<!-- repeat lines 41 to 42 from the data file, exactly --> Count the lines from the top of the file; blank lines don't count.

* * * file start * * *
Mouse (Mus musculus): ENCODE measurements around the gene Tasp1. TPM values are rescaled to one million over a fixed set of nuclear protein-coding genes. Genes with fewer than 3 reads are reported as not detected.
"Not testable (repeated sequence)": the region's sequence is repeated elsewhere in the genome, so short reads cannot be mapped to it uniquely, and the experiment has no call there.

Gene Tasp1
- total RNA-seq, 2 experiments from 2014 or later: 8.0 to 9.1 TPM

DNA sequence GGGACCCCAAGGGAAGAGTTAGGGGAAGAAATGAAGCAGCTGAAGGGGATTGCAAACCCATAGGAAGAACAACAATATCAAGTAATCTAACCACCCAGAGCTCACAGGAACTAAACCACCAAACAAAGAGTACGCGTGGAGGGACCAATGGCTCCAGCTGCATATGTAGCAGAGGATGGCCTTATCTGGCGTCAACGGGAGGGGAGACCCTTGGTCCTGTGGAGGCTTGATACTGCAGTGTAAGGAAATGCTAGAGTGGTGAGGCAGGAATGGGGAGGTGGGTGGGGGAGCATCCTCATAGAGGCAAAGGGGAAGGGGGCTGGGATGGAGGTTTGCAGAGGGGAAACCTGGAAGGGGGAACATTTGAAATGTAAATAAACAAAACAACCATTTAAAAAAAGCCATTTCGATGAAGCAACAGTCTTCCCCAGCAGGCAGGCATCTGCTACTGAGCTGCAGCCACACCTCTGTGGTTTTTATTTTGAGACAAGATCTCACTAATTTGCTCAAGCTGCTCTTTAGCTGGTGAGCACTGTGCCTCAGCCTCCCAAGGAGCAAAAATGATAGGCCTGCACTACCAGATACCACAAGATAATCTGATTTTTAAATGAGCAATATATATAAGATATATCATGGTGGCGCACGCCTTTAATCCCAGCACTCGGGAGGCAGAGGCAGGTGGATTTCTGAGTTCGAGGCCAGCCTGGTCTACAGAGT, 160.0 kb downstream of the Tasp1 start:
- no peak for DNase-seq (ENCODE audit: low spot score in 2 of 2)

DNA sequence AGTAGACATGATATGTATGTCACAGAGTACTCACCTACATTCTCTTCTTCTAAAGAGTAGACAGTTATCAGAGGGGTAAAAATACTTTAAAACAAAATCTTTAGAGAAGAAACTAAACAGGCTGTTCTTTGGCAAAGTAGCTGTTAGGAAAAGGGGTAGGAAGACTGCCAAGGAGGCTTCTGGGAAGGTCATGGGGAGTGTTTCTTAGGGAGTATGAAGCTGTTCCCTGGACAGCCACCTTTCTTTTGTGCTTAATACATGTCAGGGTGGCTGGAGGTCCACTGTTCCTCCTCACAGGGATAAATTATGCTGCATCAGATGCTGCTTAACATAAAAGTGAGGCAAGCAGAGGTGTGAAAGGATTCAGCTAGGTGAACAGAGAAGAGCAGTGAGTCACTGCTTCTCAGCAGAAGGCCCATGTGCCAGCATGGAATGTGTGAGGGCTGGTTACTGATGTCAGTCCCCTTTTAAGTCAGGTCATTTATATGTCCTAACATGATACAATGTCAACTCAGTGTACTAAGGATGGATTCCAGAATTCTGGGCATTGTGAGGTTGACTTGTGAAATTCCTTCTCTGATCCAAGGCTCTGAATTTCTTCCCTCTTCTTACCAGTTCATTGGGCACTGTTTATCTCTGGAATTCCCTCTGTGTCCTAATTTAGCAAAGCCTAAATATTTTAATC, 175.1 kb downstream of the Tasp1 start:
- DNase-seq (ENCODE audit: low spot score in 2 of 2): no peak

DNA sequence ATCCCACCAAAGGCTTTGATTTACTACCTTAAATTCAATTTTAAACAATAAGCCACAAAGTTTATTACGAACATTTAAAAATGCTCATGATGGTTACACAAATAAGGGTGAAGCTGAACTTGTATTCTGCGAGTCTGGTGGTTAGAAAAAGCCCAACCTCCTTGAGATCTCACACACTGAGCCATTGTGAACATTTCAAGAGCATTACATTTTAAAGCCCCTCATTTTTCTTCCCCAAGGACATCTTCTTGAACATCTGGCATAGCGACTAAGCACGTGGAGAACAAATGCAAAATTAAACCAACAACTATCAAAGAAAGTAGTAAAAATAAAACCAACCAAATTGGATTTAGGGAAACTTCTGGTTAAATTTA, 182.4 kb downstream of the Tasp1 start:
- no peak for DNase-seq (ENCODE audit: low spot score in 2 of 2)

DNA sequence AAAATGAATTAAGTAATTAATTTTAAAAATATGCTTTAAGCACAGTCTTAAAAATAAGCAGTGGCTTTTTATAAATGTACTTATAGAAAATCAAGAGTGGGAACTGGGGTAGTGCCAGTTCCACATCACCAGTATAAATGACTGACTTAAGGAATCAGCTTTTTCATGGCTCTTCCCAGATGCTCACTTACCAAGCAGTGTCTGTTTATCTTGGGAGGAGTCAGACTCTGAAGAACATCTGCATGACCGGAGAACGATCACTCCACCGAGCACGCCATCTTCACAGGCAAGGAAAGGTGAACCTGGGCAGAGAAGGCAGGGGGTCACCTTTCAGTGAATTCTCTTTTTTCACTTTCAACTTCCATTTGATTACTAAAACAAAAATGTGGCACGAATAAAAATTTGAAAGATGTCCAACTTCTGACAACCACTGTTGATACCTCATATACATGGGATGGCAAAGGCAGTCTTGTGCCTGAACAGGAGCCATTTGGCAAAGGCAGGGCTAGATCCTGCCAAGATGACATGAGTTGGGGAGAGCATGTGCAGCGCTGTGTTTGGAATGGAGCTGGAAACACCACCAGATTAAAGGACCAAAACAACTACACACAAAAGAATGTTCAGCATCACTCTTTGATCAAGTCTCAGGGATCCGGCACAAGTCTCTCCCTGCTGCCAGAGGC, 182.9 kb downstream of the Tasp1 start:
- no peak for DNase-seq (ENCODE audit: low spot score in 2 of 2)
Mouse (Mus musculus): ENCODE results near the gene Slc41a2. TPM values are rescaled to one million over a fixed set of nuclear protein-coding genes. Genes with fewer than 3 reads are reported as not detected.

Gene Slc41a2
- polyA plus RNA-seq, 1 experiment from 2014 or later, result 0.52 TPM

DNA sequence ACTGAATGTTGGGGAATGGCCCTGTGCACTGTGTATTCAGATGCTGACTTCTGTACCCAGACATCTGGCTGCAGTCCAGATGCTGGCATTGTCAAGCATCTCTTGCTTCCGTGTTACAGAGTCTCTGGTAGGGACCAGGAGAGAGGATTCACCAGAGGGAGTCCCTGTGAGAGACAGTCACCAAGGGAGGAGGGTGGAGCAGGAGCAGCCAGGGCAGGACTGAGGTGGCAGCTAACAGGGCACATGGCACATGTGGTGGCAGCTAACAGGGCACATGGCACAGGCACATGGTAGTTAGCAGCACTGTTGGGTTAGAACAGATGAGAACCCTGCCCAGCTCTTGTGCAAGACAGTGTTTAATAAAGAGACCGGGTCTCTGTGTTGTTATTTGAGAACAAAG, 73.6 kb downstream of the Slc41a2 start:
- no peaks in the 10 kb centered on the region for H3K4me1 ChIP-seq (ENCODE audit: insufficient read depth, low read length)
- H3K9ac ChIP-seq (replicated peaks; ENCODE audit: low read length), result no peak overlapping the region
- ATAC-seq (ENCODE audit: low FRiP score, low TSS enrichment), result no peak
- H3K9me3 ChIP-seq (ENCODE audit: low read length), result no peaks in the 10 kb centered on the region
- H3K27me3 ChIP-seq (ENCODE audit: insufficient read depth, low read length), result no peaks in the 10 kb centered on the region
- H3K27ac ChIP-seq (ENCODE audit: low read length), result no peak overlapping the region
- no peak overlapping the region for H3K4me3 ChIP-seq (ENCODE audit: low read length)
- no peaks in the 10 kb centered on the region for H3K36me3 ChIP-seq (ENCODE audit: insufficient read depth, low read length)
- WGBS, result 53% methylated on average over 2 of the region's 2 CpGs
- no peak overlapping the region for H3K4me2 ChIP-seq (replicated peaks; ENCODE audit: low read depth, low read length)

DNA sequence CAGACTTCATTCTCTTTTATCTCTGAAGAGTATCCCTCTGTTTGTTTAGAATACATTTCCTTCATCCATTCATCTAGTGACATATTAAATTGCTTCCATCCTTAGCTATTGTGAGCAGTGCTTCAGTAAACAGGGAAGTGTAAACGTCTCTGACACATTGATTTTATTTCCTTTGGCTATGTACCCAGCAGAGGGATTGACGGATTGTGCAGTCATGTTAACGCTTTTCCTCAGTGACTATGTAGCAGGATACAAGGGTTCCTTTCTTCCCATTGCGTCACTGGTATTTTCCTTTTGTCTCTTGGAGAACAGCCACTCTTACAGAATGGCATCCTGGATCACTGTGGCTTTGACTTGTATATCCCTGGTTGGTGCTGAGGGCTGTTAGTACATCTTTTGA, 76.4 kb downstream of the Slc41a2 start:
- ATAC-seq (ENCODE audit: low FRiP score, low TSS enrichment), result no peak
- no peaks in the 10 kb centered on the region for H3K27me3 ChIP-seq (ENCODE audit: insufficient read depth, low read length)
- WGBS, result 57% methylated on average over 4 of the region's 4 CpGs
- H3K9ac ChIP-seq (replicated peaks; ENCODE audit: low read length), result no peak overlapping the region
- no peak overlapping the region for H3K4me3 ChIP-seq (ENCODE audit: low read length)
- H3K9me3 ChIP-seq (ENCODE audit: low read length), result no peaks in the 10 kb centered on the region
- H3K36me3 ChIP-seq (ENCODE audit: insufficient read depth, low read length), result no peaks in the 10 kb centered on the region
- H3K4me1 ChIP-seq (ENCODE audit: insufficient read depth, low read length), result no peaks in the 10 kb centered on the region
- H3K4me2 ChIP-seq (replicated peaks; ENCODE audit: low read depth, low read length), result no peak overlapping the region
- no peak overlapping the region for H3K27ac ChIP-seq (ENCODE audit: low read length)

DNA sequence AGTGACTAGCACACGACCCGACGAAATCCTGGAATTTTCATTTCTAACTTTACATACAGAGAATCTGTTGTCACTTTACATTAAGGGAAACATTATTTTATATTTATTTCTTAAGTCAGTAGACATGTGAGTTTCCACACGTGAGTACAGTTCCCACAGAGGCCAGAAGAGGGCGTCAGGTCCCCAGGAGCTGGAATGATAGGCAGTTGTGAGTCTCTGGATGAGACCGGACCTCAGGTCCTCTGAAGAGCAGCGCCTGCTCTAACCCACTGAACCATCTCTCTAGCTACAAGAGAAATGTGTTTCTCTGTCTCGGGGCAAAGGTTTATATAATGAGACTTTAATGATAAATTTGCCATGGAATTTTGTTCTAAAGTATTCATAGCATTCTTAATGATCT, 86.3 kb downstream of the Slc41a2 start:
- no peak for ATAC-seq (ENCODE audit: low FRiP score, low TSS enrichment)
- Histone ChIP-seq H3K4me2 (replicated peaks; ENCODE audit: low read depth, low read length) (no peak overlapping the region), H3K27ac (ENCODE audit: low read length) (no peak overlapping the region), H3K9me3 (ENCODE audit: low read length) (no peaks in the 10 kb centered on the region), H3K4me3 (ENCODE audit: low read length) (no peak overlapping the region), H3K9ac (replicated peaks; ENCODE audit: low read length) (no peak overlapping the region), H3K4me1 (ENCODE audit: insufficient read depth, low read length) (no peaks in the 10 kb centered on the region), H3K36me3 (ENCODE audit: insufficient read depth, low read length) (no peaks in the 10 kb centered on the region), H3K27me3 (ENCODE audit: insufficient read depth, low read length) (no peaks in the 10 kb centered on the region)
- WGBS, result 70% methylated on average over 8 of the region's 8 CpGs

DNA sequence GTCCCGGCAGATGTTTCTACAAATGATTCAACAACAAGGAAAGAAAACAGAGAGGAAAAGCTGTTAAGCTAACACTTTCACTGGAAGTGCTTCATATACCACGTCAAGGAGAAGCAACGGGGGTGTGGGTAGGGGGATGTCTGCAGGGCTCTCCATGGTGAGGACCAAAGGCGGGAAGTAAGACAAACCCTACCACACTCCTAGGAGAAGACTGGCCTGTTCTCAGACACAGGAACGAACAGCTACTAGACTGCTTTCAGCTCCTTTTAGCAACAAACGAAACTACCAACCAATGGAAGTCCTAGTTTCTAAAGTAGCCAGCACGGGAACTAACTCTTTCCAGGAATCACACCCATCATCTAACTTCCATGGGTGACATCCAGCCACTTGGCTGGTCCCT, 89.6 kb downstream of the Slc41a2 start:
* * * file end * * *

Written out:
- WGBS, result 70% methylated on average over 8 of the region's 8 CpGs

DNA sequence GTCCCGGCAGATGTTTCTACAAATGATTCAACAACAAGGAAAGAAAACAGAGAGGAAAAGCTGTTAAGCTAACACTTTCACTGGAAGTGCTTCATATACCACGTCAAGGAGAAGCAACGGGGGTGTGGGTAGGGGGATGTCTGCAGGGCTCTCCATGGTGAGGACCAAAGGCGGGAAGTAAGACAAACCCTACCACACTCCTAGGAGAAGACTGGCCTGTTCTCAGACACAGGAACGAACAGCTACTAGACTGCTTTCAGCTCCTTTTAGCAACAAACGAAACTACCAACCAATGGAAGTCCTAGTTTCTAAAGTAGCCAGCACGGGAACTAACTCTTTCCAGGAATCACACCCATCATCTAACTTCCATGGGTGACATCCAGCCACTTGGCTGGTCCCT, 89.6 kb downstream of the Slc41a2 start: